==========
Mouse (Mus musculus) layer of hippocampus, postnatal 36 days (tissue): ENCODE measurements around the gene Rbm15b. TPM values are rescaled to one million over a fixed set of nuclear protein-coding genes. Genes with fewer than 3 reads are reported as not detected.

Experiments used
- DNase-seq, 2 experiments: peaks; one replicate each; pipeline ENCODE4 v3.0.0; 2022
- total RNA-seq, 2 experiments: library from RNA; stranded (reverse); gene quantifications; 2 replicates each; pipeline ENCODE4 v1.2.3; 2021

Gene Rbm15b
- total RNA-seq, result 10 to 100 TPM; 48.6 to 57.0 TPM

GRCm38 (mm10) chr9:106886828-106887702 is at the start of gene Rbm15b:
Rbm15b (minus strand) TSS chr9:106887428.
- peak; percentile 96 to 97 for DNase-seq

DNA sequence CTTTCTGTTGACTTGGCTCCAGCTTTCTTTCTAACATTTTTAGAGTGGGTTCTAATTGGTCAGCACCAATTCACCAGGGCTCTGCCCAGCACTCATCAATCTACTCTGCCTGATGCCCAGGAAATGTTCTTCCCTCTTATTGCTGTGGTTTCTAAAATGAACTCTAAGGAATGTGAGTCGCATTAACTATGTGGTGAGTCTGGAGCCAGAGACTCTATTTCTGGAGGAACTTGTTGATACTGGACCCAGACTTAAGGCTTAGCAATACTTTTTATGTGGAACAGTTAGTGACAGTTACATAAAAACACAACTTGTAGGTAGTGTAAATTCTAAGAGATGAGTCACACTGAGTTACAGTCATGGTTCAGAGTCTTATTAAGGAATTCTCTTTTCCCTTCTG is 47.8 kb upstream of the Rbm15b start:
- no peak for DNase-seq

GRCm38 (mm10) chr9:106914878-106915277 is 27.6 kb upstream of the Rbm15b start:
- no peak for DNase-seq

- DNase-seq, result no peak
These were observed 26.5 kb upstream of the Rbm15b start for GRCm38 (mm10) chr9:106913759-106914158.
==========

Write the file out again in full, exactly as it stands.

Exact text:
Mouse (Mus musculus) layer of hippocampus, postnatal 36 days (tissue): ENCODE measurements around the gene Rbm15b. TPM values are rescaled to one million over a fixed set of nuclear protein-coding genes. Genes with fewer than 3 reads are reported as not detected.

Experiments used
- DNase-seq, 2 experiments: peaks; one replicate each; pipeline ENCODE4 v3.0.0; 2022
- total RNA-seq, 2 experiments: library from RNA; stranded (reverse); gene quantifications; 2 replicates each; pipeline ENCODE4 v1.2.3; 2021

Gene Rbm15b
- total RNA-seq, result 10 to 100 TPM; 48.6 to 57.0 TPM

GRCm38 (mm10) chr9:106886828-106887702 is at the start of gene Rbm15b:
Rbm15b (minus strand) TSS chr9:106887428.
- peak; percentile 96 to 97 for DNase-seq

DNA sequence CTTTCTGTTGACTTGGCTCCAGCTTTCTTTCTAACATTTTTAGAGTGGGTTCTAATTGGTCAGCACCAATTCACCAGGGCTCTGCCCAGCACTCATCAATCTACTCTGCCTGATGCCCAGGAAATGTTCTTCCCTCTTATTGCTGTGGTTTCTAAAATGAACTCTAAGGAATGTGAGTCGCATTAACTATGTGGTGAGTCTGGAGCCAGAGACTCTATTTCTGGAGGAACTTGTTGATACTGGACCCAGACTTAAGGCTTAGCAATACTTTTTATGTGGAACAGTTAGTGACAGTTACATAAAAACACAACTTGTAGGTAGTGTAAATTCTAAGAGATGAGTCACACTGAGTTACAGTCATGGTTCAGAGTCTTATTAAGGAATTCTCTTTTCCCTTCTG is 47.8 kb upstream of the Rbm15b start:
- no peak for DNase-seq

GRCm38 (mm10) chr9:106914878-106915277 is 27.6 kb upstream of the Rbm15b start:
- no peak for DNase-seq

- DNase-seq, result no peak
These were observed 26.5 kb upstream of the Rbm15b start for GRCm38 (mm10) chr9:106913759-106914158.